METAIRIE, La. -- New Orleans Saints tight end Benjamin Watson's thoughtful take on the unrest in Ferguson, Missouri, has received a lot of attention and mostly positive feedback in recent days.

The longtime NFL veteran often writes about his faith and his perspective on such societal issues on his website or other social media outlets. This time, Watson seemed to strike a chord when he opened up about all the conflicting emotions he faced in the wake of a grand jury deciding not to indict officer Darren Wilson in the shooting death of teenager Michael Brown. His post was shared or "liked" on Facebook by hundreds of thousands of users.

Watson went into detail about why he is angry, frustrated, fearful, embarrassed, sad, sympathetic, offended, confused, introspective, hopeless, hopeful and encouraged. Click here for his full post.
METAIRIE, La. -- Some New Orleans Saints players were asked Wednesday what they’re thankful for in terms of football. I didn’t catch all the answers, but the ones I heard from safety Kenny Vaccaro and cornerback Keenan Lewis were heartfelt.

Both talked about not taking it for granted that they are living their lifelong dream of playing in the NFL. And Vaccaro mentioned the recent news that fellow safety Eric Berry of the Kansas City Chiefs is facing a possible lymphoma diagnosis.

Vaccaro: "Just being able to play this game, period. You get down (sometimes), you start thinking about, individual (accolades), for me, 'Oh, am I going to make this this year, or Pro Bowl?' Then again, it’s just a blessing to be in this league, period. Because you go against elite players. Like, what’s the chances when I was born that I was going to make it to the NFL, you know what I’m saying? But I think about that before every game. Every snap, you can’t take it for granted. Especially seeing the Eric Berry situation, that really hit me when I saw that. Somebody that’s so athletic, so healthy, that something like that happens to him. You can’t take any snaps for granted. You just gotta thank God that you can go out there.

"You can listen to critics on Instagram and Twitter saying, 'You can’t do this, you can’t do this.' Well, a lot of people can’t in this position, period. At least I have the opportunity to even step on the field with guys like Drew Brees, Jimmy Graham. These are guys people are going to talk about way long after they’re gone. ...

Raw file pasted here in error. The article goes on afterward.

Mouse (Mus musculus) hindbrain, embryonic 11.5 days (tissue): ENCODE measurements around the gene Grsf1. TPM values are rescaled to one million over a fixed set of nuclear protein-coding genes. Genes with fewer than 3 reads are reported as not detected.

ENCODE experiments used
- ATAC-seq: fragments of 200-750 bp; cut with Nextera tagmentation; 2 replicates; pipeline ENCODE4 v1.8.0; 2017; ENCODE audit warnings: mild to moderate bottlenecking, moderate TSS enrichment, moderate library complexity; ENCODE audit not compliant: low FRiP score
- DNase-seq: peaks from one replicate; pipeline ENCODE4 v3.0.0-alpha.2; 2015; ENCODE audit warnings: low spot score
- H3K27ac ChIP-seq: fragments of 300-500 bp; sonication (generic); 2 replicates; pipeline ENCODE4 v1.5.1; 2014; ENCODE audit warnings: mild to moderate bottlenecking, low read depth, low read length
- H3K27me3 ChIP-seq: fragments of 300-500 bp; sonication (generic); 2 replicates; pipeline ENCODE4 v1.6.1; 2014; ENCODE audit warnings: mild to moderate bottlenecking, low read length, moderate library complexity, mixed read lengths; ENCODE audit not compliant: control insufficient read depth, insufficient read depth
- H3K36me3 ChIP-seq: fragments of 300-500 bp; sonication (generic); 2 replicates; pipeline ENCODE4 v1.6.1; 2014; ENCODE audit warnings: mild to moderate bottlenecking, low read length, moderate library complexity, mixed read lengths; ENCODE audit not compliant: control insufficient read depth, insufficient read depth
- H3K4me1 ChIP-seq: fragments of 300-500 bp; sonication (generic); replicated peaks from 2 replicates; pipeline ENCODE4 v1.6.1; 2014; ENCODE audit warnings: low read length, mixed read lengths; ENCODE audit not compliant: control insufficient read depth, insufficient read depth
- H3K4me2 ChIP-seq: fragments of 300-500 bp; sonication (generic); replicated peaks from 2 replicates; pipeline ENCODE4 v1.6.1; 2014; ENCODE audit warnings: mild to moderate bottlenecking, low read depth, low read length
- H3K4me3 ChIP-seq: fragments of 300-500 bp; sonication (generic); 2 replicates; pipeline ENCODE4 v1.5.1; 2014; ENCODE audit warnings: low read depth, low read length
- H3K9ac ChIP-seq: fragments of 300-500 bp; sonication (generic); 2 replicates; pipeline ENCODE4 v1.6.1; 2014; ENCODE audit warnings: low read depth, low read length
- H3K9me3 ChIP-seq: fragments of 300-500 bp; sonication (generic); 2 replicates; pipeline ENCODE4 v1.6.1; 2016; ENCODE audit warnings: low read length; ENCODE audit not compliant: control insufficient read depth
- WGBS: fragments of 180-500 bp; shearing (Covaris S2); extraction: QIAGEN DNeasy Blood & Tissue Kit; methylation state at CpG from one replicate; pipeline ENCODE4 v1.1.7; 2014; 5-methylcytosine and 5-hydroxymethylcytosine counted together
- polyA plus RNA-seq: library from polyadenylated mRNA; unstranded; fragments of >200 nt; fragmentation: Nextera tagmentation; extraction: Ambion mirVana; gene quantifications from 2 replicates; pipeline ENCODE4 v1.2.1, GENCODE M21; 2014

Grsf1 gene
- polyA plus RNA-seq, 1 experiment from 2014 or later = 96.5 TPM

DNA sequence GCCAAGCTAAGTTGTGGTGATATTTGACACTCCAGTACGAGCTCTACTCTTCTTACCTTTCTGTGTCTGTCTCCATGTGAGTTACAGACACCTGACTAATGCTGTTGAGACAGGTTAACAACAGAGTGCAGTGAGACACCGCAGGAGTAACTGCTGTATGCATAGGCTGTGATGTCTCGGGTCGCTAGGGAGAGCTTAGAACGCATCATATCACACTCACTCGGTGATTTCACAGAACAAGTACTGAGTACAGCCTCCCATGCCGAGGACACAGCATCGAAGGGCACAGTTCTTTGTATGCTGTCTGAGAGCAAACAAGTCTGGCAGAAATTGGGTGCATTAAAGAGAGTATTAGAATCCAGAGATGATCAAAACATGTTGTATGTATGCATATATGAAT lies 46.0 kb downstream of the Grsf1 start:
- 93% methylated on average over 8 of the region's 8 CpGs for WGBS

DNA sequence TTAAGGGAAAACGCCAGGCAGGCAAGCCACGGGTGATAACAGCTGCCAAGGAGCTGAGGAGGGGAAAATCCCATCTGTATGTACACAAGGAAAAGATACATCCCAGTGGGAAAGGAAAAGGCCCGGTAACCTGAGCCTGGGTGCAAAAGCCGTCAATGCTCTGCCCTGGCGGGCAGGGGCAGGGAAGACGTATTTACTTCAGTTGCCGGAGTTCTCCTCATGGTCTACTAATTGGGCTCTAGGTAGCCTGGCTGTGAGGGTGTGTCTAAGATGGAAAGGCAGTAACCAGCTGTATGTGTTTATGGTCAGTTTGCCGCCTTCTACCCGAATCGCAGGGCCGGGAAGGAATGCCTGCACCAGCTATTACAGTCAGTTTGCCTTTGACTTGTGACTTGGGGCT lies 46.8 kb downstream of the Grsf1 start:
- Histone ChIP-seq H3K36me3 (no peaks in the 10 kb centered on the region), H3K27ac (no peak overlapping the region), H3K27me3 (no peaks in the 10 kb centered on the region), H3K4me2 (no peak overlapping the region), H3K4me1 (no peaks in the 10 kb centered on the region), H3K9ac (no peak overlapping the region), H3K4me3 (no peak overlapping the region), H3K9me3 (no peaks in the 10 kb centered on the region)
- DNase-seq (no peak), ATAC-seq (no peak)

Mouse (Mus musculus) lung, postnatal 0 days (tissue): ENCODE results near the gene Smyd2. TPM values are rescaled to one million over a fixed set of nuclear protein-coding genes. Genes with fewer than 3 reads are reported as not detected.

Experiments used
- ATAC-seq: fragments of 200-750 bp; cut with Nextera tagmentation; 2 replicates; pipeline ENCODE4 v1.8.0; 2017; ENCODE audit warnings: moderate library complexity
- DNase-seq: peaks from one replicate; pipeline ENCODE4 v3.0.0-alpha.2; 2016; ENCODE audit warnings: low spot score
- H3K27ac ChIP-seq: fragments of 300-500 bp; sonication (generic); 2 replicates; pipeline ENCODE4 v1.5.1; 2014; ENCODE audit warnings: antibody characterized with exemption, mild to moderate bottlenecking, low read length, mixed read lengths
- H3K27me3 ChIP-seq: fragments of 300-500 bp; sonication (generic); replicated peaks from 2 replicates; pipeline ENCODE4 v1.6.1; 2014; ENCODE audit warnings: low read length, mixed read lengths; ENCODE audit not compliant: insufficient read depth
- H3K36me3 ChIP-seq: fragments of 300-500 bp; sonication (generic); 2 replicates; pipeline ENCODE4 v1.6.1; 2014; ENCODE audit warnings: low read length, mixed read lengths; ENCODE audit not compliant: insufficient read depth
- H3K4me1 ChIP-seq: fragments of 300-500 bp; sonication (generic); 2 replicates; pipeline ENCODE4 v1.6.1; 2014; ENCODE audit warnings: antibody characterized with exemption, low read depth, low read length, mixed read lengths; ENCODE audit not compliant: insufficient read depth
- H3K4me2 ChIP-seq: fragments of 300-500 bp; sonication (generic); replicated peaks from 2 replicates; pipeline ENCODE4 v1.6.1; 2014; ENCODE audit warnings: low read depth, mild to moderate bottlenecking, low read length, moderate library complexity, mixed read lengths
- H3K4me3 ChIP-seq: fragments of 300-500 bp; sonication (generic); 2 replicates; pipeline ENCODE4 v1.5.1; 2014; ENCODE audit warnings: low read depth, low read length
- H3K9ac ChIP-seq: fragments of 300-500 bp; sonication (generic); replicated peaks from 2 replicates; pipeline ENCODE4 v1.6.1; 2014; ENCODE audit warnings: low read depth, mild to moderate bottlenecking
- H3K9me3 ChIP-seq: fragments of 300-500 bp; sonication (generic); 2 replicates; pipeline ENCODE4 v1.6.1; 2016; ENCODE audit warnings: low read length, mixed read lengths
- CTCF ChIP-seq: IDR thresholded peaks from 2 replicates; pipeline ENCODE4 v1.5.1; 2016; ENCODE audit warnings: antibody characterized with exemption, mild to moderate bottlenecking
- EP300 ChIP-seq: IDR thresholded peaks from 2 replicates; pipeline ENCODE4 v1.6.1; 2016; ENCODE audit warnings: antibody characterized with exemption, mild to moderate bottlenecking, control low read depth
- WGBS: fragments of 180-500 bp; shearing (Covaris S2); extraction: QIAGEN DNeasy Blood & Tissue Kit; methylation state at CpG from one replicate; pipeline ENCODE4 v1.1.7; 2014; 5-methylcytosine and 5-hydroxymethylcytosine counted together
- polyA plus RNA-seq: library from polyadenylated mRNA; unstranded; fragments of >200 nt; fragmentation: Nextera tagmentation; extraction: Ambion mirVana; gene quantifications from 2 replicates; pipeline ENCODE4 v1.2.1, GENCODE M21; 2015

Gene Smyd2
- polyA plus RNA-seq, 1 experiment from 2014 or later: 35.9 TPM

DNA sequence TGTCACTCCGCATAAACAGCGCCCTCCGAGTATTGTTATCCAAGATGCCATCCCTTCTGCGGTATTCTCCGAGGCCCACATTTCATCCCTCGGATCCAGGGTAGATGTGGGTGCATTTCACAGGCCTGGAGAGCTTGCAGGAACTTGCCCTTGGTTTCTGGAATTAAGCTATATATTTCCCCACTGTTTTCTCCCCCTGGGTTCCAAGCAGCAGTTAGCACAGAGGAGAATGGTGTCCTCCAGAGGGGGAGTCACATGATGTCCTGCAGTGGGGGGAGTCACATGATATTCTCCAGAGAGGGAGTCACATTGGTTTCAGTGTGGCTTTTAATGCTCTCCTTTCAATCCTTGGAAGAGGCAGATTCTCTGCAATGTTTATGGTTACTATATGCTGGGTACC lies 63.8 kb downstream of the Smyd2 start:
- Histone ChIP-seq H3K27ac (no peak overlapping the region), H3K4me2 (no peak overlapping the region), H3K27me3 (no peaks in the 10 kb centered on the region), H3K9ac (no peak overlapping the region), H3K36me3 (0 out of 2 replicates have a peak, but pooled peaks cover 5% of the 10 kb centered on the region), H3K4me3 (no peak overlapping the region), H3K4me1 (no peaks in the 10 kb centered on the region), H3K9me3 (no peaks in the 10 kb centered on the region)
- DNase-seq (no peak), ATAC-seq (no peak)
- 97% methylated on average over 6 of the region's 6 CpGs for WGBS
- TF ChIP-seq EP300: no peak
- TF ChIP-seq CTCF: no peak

"Just these moments, what we’re going through right now, I’ll always remember this the rest of my life. The struggles, I think it’s all a blessing in disguise."

Lewis: "Just having an opportunity to gel with a lot of guys. I thought I’d probably never meet guys like Troy (Polamalu when he played in Pirrsburgh), Drew and those types of guys who one day they’ll be in the Hall of Fame. And I could tell my children that I had the opportunity to play with those type of guys. And just living the dream, that’s something I’ve been dreaming as a kid, of making it to the National Football League, and I’m living it and I’m proud of that."
METAIRIE, La. -- Drew Brees has already admitted multiple times that he's "annoyingly optimistic."

But he's just plain annoyed whenever people suggest that the 4-7 New Orleans Saints can benefit from playing in one of the worst divisions in NFL history.

Brees isn't interested in "backing in" to the playoffs.

"I don't care," Brees said when the subject came up Wednesday. "I don't care what the rest of the division does. I really don't. I'm not even thinking about them. Put it this way: If I play Tiger Woods in golf and he beat me, he shot 79 and I shot 80, is he gonna be happy? Did he play up to his potential by doing that? No he didn't.

[+] EnlargeDrew Brees
Derick E. Hingle/USA TODAY Sports Drew Brees insists the Saints are more focused on playing to their potential than taking advantage of a weak NFC South.
"So for us, we shouldn't be worried about just winning the division by one game because everybody in the division is 4-7 or less right now. No, let's play to our potential. Let's worry about us and the way we know we can play."

Both Brees and coach Sean Payton have acknowledged, however, that there is value in the fact that they still have something to play for and "control their own destiny."

For that reason, the goals remain lofty. Payton said he has made references to players about other teams that have survived slumps and gotten hot at the right time -- like the 2011 New York Giants, who lost four straight games to fall to 6-6 before winning the Super Bowl.

Payton said he's even referenced teams in other sports. Someone asked about the 2004 Boston Red Sox, who were down 3-0 to the New York Yankees in the American League Championship Series before going on to win the World Series.

"There you go," Payton said. "I think you're constantly as a teacher trying to do that. You look closely at some parallels, some comparisons. No different than I'm sure they're doing right now in Atlanta right now or Carolina or Tampa.

"And look, you guys have seen this happen to us before, it happened to us in '09. We lose three games in a row at the end of '09, and no team's ever lost (that many) heading into the playoffs and gone on to win a Super Bowl. And immediately after the first playoff win, that's all gone. It dissipates.

"But in order for that to happen, we need to find a way to improve. Obviously we're not playing well enough right now."

The challenge doesn't get any easier for the Saints this week -- on the road against a good team in the Pittsburgh Steelers (7-4). But after losing three straight games at home, Brees suggested it might actually be a good change-up to hit the road.

There's that "annoyingly optimistic" side of him kicking in again.

"I'd say for the young guys, the biggest thing that we can do as veteran guys is just show them a presence as to how you handle this situation. And our presence is being positive, encouraging," Brees said. "We're about to hit the tipping point. I believe that. It's only a matter of time before we're gonna catch some breaks, we're gonna start to win. And hopefully those wins will come in bunches. But we gotta get the first one first."